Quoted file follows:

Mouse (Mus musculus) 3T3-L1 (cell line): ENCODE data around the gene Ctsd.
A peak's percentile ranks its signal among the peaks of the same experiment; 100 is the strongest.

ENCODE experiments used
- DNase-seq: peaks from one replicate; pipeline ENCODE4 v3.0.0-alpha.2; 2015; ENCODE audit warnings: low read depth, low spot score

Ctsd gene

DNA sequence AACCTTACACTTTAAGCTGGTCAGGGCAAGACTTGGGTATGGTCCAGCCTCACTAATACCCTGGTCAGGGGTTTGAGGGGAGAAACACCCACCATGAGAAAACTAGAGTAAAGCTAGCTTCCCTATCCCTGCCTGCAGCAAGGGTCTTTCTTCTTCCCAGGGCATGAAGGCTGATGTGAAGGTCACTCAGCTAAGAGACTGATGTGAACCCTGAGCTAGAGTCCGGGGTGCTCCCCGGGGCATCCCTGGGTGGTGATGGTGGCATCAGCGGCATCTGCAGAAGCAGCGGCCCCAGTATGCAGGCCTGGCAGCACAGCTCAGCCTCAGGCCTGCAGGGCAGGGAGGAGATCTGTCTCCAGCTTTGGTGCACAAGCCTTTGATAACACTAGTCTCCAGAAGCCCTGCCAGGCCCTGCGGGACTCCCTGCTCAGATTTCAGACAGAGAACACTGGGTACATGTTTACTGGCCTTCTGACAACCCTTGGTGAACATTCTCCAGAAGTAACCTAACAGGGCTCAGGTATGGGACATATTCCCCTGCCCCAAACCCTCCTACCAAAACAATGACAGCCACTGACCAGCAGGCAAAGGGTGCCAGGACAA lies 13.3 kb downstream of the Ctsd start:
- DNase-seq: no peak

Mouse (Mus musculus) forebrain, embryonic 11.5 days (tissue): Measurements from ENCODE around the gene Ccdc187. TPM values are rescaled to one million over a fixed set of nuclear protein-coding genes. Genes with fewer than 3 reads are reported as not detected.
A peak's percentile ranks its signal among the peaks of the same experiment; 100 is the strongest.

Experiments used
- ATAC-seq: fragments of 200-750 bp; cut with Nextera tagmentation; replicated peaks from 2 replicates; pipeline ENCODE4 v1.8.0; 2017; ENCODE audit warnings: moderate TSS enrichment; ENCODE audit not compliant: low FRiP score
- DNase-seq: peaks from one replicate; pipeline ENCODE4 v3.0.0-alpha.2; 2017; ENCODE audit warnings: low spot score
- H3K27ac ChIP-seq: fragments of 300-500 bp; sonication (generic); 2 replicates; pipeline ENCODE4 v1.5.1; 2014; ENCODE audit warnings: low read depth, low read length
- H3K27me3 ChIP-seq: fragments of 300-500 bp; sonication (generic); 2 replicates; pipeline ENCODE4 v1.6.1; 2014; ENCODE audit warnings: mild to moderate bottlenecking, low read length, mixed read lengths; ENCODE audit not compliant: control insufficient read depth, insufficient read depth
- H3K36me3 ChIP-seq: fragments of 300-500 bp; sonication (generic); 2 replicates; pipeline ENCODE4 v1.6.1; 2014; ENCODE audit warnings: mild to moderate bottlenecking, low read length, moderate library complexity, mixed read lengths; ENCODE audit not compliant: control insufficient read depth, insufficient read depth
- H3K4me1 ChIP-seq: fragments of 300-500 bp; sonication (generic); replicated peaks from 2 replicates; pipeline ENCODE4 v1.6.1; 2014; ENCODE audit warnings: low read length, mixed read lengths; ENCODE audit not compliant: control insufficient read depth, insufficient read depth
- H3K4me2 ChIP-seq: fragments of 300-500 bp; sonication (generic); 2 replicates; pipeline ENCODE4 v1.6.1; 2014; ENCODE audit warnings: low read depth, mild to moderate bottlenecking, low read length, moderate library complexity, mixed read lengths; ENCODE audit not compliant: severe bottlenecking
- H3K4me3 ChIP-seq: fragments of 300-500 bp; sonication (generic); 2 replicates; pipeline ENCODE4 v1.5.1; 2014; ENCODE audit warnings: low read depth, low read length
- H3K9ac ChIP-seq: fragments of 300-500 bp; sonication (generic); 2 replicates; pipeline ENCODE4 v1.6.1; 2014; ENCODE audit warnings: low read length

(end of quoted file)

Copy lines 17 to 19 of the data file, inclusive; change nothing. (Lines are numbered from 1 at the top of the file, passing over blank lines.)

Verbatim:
- H3K4me2 ChIP-seq: fragments of 300-500 bp; sonication (generic); 2 replicates; pipeline ENCODE4 v1.6.1; 2014; ENCODE audit warnings: low read depth, mild to moderate bottlenecking, low read length, moderate library complexity, mixed read lengths; ENCODE audit not compliant: severe bottlenecking
- H3K4me3 ChIP-seq: fragments of 300-500 bp; sonication (generic); 2 replicates; pipeline ENCODE4 v1.5.1; 2014; ENCODE audit warnings: low read depth, low read length
- H3K9ac ChIP-seq: fragments of 300-500 bp; sonication (generic); 2 replicates; pipeline ENCODE4 v1.6.1; 2014; ENCODE audit warnings: low read length